On March 27 and 28, eligible graduate students will vote on whether or not to recognize Cornell Graduate Students United as the exclusive representative of Cornell’s Teaching Assistants, Research Assistants, and Graduate Research Assistants. Graduate students currently serving in any of these positions this semester are eligible to vote.
As the members of the Graduate and Professional Student Assembly Executive Committee and the Graduate and Professional Student-Elected Trustee, we have heard from several eligible voters who are no longer comfortable voting in the upcoming election for myriad reasons. We are writing this column in the hopes of convincing those individuals to consider participating.
We would like to stress that we are speaking on our own behalf, not that of Cornell University’s administration, the GPSA or the Board of Trustees. These are our views. Our intention is not to tell our fellow graduate students how to vote or how to feel about graduate student unionization. We do believe, however, that actively choosing not to participate in this election is a mistake with real consequences.
The purpose of this election is to produce a result that is representative of the bargaining unit as a whole, and only a high voter turnout can guarantee this. The stakes are high. There is no required minimum turnout for this election — the outcome of graduate student unionization at Cornell will be decided by only those eligible students who vote. If the election results favor unionization, every current and future eligible member in the bargaining unit will be bound by the result. Irrespective of the outcome, a low voter turnout will cast doubt on whether this election is truly representative.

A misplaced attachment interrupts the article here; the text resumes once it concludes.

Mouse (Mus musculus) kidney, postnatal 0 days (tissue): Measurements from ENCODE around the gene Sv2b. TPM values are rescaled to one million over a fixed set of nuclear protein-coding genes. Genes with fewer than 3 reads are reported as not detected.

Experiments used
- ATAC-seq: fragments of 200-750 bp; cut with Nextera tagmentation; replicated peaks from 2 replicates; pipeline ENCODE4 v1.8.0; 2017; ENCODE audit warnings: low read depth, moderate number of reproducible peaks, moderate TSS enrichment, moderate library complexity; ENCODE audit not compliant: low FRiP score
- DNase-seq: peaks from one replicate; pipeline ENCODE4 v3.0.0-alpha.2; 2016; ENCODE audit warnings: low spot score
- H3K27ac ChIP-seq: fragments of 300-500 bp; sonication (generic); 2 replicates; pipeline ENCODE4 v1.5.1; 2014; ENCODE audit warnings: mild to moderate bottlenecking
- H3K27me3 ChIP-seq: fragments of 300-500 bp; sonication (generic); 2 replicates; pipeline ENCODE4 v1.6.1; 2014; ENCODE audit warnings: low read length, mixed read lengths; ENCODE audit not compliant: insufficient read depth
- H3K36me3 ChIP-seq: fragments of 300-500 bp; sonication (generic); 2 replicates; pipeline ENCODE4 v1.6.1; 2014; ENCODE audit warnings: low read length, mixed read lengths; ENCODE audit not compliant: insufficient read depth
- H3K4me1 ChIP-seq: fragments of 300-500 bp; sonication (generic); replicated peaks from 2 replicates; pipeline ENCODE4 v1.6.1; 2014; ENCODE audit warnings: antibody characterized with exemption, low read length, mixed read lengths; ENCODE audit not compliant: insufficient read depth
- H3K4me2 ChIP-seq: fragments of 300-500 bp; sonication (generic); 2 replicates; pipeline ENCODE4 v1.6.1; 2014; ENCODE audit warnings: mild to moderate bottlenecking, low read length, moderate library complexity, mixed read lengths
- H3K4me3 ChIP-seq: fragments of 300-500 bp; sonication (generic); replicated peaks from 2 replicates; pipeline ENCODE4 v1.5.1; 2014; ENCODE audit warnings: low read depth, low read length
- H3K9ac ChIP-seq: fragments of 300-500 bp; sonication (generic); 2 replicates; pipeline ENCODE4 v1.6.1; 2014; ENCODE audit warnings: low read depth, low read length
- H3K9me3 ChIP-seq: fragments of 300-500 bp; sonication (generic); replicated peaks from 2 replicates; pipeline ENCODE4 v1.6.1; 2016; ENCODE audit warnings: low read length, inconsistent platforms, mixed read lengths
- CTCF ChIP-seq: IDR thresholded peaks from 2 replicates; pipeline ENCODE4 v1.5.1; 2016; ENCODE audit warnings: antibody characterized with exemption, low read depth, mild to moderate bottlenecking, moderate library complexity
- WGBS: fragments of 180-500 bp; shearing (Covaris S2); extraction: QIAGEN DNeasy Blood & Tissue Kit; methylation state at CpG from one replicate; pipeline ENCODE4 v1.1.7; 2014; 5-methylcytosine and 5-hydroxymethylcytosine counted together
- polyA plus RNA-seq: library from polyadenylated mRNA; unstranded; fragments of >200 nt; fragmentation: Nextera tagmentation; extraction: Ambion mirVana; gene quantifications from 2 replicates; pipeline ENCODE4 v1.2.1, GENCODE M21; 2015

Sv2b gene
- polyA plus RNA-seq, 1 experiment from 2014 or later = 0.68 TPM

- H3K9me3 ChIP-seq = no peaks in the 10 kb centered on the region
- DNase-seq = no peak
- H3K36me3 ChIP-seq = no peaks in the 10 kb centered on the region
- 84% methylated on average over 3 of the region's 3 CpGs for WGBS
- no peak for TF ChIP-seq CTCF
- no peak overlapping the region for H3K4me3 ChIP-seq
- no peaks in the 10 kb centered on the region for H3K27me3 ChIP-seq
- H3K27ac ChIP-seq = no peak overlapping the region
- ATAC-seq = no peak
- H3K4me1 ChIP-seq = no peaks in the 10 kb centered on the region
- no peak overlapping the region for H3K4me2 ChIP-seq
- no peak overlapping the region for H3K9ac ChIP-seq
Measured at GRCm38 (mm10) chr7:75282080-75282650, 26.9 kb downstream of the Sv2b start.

Consequently, eligible voters must decide what they feel contributes to an academically satisfying, financially secure and personally fulfilling graduate student experience. This holistic assessment is central to graduate student advocacy, and it is by no means easy to make. After examining our experiences at Cornell, we must imagine how those experiences will evolve after the introduction of a union. Whether this change is necessary, acceptable or reasonable is once again up to each individual voter.
This election provides eligible graduate voters with a unique opportunity to decide the future of graduate student advocacy on campus. Shared governance at Cornell has provided graduate and professional students a unique opportunity to advocate their needs and position to the administration. Many of our current benefits are the direct result of numerous conversations between the Cornell administration and our predecessors. However, shared governance is not without its limitations, and eligible voters need to critically assess whether this system is still effective. Our decision next week will potentially restructure student advocacy for future generations of Cornell graduate students, and that is worth considering carefully.
We do not know with certainty what will happen should graduate students choose to unionize. We cannot tell our fellow classmates what choice they should make, only remind them that deciding not to make their voice heard is a choice as well, and should be made thoughtfully, not as a default. We hope that next week, students can go to the polls educated and confident, remembering that their participation in this election is a right, and not one they should forfeit lightly.
Dara Brown is the graduate and professional student-elected trustee. Nate Rogers is the president of the GPSA. Nathaniel Stetson is the executive vice-president of the GPSA. Sarah Hesse is the vice-president for operations of the GPSA. Manisha Munasinghe is the vice-president for communications of the GPSA. This is a special edition of Trustee Viewpoint, which runs every month. Comments may be sent to email@example.com